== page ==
A thoughtful discussion on Booker T. Washington’s Up from Slavery. I’ve put this at the top of my TBR list.
Category Archives: African American Lit
Book Club: Up From Slavery
Carol Swain, PhD, discusses Up from Slavery with Michael Knowles. I remember reading parts of it in junior high. It’s back on my reading list.
Dramatic and creative, Octavia Butler‘s Kindred pulled me in from the beginning. A post on Butler’s birthday on The Writer’s Almanac intrigued me. I’d never known of any African American sci fi writers. Science fiction isn’t a favorite of mine but I became curious.
Kindred is a time travel tale centered on Dana and her husband Kevin who get pulled out of 1976 to antebellum Maryland. At the beginning of the story, when Dana’s ancestor Rufus is in danger of drowning as a boy somehow Dana gets pulled into the past to save him for the first time. Imagine a black modern woman saving and eventually having to live on a plantation owned by her white ancestors. Dana’s permitted to work in the cookhouse and works teaching Rufus to read, but she’s not exempt from the horrors of slavery. The the story realizes all the potential for drama and insight that the premise promises.
The book isn’t heavy on the time travel and that’s to its credit. Dana and her Caucasian husband’s trips back in time allow readers to consider the injustice and cruelty of slavery afresh. The power of this novel is the characters and its veracity. I’d definitely read more of Butler’s work. I liked her style, her characters and the surprising ending, which emphasized that no one flees a culture of slavery unscathed.
- Read Any Good Books Lately? (smkelly8.com)
- Teaser Tuesday (xingu2.wordpress.com)
- An Exclusive First Look at the Gorgeous New Covers to All of Octavia Butler’s Books [Octavia Butler] (io9.com)
Rather late, but I’m in the mood to do this today.
Grab your current read.
Open to a random page.
Share two (2) “teaser” sentences from somewhere on that page.
BE CAREFUL NOT TO INCLUDE SPOILERS! (Make sure that what you share doesn’t give too much away! You don’t want to ruin the book for others!)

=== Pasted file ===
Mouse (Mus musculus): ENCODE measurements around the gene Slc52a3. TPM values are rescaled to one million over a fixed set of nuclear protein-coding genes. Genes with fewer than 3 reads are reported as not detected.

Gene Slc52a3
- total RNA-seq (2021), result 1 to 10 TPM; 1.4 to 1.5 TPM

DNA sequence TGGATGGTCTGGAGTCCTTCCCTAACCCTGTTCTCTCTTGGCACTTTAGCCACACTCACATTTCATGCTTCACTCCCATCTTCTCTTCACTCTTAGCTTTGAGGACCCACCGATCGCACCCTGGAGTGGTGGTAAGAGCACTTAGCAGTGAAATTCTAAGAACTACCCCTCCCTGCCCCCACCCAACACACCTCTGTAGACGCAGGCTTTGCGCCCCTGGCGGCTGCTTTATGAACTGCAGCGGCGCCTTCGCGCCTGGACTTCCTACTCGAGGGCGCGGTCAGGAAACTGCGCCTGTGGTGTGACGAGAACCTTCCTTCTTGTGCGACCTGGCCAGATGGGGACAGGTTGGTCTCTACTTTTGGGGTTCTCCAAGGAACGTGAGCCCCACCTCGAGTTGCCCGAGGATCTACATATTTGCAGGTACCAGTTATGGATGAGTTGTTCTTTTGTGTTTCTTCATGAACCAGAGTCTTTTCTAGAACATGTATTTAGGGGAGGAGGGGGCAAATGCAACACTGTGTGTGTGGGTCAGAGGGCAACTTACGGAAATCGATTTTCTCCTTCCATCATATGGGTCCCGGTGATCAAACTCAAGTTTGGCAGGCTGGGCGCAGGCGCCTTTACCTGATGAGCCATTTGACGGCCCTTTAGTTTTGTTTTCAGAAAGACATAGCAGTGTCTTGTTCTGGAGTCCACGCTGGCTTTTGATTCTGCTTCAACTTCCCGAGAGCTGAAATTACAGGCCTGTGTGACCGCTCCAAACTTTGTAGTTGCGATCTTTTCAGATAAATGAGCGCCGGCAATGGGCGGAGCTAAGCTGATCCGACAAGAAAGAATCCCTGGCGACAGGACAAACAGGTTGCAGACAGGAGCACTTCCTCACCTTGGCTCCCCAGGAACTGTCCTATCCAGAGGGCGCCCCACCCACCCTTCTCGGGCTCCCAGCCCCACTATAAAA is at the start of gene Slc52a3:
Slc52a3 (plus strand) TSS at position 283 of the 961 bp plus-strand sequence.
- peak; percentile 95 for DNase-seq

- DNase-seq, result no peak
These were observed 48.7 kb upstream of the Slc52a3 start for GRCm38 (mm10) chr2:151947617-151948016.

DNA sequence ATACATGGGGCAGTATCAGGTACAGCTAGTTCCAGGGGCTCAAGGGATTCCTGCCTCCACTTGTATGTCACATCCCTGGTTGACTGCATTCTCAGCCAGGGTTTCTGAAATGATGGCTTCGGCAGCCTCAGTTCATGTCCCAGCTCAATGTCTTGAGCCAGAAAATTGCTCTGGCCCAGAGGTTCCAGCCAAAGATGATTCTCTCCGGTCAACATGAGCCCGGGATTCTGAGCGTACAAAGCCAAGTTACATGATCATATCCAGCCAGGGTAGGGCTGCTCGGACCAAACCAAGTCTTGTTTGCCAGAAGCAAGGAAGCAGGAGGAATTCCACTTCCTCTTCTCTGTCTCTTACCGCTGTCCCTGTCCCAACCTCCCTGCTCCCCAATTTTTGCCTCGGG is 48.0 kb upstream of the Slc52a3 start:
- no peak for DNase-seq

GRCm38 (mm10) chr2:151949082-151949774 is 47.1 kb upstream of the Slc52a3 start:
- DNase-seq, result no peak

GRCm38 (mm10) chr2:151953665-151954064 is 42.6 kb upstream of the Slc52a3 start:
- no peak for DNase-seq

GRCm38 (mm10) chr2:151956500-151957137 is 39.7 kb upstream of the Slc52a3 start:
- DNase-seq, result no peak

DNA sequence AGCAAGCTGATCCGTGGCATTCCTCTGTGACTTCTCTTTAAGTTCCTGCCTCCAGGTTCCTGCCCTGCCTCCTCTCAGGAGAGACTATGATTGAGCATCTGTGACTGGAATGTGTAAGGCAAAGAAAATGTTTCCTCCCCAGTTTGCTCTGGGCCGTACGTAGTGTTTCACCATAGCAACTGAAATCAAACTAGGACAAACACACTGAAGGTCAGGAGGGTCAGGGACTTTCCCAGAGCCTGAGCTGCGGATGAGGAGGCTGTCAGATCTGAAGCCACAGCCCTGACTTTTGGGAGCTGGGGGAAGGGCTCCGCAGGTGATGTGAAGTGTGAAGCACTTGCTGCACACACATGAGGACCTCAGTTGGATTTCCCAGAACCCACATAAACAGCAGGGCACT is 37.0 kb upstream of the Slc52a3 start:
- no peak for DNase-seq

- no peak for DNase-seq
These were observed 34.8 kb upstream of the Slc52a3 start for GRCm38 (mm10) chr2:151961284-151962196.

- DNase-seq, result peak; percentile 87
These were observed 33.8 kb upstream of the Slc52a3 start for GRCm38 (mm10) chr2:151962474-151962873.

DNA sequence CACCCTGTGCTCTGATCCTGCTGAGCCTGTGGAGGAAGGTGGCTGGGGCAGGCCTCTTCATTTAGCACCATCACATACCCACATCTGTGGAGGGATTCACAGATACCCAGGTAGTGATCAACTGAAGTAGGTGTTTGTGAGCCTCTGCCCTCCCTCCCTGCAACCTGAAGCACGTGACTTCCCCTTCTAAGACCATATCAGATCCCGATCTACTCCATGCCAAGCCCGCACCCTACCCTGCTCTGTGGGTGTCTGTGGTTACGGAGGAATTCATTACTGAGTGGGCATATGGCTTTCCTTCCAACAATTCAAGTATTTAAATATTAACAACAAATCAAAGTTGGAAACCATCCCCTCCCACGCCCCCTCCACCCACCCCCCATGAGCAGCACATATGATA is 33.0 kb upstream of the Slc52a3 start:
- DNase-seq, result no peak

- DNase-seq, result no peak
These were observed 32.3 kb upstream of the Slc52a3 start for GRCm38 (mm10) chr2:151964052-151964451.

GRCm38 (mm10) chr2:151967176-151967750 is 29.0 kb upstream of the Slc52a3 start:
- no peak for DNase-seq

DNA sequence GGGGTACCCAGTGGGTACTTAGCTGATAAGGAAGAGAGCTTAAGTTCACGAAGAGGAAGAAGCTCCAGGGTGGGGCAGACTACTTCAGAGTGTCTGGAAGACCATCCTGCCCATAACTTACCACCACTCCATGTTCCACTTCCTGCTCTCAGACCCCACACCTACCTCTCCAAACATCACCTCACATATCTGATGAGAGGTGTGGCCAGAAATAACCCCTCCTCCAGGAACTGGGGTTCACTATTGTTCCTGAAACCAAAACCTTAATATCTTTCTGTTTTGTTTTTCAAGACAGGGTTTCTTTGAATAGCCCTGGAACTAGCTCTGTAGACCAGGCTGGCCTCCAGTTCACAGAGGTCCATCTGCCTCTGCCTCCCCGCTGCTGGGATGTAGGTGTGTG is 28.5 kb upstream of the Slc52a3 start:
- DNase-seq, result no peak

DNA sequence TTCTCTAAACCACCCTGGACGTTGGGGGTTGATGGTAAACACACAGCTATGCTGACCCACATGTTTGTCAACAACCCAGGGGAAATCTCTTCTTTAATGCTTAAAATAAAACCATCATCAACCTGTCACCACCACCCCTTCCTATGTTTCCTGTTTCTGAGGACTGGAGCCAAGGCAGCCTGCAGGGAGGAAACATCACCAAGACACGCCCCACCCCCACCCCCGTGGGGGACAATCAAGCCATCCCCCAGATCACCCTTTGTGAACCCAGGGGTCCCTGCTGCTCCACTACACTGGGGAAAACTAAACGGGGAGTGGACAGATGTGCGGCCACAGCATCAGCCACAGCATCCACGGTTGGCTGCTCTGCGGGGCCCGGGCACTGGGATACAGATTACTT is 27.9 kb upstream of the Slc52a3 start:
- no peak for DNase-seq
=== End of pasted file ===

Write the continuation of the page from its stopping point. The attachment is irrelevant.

Share the title & author, too, so that other Tuesday Teaser participants can add the book to their TBR Lists if they like your teasers!
From Octavia Butler‘s Kindred:
Carrie and Nigel named their thin, wrinkled, brown son, Jude. Nigel did a lot of strutting and happy babbling until Weylin told him to shut up and get back to work on the covered passageway he was supposed to be building to connect the house and the cookhouse.
From Anthony Powell‘s At Lady Molly’s (Dance to the Music of Time):
Since we have been undergraduates together my friendship with Quiggin, moving up and down at different seasons, could have been plotted like a temperature chart. Sometimes we seemed on fairly good terms, sometimes on fairly bad terms; never with any very concrete reason for these improvements and deteriorations.
- Teaser Tuesday (timeforreading.wordpress.com)
- Teaser Tuesday: July 7 (bookaworld.wordpress.com)
- Teaser Poster for Paul Thomas Anderson’s THE MASTER (geektyrant.com)
- Teaser Tuesdays – Hard Times (nishitak.com)
- Teaser Tuesdays (July 17) (shouldbereading.wordpress.com)
- Teaser Tuesday (4) – Bumper edition! Feat Stephanie Perkins and Jolene Perry (havebookwillread.com)
- Teaser Tuesday: My Hollywood (alenaslife.wordpress.com)
- Teaser Tuesday – Week 70 (birthofanewwitch.wordpress.com)